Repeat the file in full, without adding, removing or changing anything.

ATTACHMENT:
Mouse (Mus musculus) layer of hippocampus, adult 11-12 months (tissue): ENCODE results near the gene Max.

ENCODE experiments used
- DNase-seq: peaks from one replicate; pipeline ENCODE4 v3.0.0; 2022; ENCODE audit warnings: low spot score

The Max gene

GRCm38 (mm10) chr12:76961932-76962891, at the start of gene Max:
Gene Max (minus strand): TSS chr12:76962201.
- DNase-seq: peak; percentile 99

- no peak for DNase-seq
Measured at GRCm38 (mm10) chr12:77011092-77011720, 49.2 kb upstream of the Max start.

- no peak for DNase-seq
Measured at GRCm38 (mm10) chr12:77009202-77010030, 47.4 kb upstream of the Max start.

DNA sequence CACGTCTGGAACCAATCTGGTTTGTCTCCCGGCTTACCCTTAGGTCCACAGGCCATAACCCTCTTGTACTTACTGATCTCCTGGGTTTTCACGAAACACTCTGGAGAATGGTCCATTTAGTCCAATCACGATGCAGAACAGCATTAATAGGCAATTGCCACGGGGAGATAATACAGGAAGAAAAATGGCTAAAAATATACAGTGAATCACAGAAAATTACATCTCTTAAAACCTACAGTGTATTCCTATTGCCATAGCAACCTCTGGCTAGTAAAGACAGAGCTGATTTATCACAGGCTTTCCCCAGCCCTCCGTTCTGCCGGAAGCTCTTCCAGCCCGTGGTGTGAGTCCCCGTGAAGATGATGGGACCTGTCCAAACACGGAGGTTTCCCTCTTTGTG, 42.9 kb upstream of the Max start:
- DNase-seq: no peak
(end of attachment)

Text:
Mouse (Mus musculus) layer of hippocampus, adult 11-12 months (tissue): ENCODE results near the gene Max.

ENCODE experiments used
- DNase-seq: peaks from one replicate; pipeline ENCODE4 v3.0.0; 2022; ENCODE audit warnings: low spot score

The Max gene

GRCm38 (mm10) chr12:76961932-76962891, at the start of gene Max:
Gene Max (minus strand): TSS chr12:76962201.
- DNase-seq: peak; percentile 99

- no peak for DNase-seq
Measured at GRCm38 (mm10) chr12:77011092-77011720, 49.2 kb upstream of the Max start.

- no peak for DNase-seq
Measured at GRCm38 (mm10) chr12:77009202-77010030, 47.4 kb upstream of the Max start.

DNA sequence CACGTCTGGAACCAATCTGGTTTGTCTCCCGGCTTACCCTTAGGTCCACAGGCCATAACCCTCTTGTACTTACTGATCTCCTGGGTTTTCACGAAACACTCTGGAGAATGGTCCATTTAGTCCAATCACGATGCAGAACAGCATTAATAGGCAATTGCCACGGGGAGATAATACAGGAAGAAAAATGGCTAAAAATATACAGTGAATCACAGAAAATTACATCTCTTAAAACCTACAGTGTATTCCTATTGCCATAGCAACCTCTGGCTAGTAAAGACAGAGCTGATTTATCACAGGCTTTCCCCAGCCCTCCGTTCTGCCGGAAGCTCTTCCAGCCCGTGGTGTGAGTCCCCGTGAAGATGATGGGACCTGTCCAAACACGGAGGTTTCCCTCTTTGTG, 42.9 kb upstream of the Max start:
- DNase-seq: no peak